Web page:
Breast milk's color depends on eating habits or medicines consumed by breastfeeding women. The change in color is not due to antibodies.
According to the Australian Breastfeeding Association, the color of breast milk varies from time to time. Colostrum, a milky fluid released by mammals before breast milk production, is typically yellowish, and mature breast milk generally is bluish-white. The change in color also depends on eating and drinking patterns. Additionally, if breast milk turns green, that is due to eating large amounts of green (or even blue) colored foods such as green vegetables, kelp, or green-colored beverages like Gatorade and seaweeds.
Hali Shields, certified birth and postpartum doula and national board-certified health and wellness coach, says that a wide range of colors is considered normal for breast milk. "Blueish, yellow, cream, orange are all normal and safe for baby," she told Parents.com.
Kathryn Gray, a physician in maternal-fetal medicine at Brigham and Women's Hospital, told AFP that "breast milk can be lots of different colors all the time, depending on what you eat, and depending on if you're taking any medicines. So, antibodies don't cause breast milk or any other fluid to turn a specific color."
Likewise, Lori Feldman-Winter, a lactation consultant says that greenish milk does not explicitly signal COVID-19 antibodies. Furthermore, there is no evidence that COVID-19 antibodies following infection or vaccination will turn breast milk green, Yahoo News reported.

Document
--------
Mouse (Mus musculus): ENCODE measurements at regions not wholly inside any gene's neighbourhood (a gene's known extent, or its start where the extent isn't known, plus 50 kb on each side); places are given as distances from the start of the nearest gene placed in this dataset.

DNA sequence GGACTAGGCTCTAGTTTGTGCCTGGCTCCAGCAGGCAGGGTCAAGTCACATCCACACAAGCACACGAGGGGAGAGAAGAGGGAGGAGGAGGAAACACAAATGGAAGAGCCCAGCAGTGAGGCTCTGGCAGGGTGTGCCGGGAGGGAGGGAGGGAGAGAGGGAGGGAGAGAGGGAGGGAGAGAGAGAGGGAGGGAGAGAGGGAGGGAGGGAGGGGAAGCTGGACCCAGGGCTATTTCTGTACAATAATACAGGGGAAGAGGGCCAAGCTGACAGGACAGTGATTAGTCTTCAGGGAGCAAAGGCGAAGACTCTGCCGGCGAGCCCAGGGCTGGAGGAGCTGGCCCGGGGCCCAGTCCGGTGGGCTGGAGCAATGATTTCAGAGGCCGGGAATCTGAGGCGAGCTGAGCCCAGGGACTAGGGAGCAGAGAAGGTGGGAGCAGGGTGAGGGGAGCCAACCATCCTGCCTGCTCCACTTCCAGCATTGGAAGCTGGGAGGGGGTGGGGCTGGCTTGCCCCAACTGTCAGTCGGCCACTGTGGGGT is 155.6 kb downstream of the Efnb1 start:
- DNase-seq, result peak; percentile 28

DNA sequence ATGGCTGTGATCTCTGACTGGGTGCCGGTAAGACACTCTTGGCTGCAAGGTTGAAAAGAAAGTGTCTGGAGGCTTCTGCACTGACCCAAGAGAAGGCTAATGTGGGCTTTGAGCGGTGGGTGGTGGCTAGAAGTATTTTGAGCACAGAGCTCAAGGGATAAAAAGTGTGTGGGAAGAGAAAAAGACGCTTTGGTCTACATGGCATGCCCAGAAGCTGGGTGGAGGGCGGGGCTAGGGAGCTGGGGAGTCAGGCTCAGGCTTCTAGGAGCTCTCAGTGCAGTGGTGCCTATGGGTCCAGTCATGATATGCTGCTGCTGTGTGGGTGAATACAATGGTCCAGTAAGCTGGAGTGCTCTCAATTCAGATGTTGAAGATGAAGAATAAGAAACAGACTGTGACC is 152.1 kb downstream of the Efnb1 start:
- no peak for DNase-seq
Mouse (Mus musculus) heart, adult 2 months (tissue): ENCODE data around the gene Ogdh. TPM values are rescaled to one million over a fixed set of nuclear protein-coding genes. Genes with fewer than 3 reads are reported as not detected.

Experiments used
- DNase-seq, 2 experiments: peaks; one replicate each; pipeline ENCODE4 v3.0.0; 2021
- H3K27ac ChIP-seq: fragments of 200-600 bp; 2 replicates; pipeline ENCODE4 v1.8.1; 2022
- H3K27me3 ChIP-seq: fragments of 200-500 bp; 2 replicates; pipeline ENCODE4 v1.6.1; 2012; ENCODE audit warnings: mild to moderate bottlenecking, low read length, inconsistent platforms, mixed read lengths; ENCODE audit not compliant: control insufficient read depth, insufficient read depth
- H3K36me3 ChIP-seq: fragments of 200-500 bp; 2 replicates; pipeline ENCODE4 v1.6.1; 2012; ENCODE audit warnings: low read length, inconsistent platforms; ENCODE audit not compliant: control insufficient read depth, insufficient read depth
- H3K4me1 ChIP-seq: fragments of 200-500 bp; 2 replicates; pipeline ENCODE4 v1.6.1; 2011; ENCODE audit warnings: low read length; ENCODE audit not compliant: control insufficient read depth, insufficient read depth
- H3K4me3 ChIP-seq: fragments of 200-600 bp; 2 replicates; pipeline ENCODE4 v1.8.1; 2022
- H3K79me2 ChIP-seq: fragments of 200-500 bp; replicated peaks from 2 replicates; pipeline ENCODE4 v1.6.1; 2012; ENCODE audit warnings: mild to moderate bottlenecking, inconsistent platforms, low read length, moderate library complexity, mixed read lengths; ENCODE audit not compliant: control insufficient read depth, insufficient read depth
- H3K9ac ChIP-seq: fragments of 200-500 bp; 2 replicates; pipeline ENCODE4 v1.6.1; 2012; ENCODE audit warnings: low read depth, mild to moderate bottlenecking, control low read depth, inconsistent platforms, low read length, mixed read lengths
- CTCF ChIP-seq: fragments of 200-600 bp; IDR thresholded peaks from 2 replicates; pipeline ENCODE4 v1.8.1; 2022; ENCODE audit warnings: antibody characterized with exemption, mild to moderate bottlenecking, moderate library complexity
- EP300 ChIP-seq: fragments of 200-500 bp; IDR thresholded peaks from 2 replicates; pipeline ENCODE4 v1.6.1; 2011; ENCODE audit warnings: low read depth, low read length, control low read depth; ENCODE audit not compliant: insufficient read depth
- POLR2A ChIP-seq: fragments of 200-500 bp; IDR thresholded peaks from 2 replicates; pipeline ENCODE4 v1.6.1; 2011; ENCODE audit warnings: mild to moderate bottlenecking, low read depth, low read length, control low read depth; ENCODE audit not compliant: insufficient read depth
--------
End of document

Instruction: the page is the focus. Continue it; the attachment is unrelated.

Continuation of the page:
Meanwhile, a study published by Nature also showed no evidence that infants got infected when breastfed by a mother with COVID-19.
The World Health Organization (WHO) also clarifies that COVID-19 has not been detected in breast milk, indicating that it is safe to breastfeed, even if a mother catches COVID-19 or has been vaccinated against it.
The COVID-19 pandemic has given rise to a lot of potentially dangerous misinformation. For reliable advice on COVID-19, including symptoms, prevention, and available treatment, please refer to the World Health Organization or your national healthcare authority.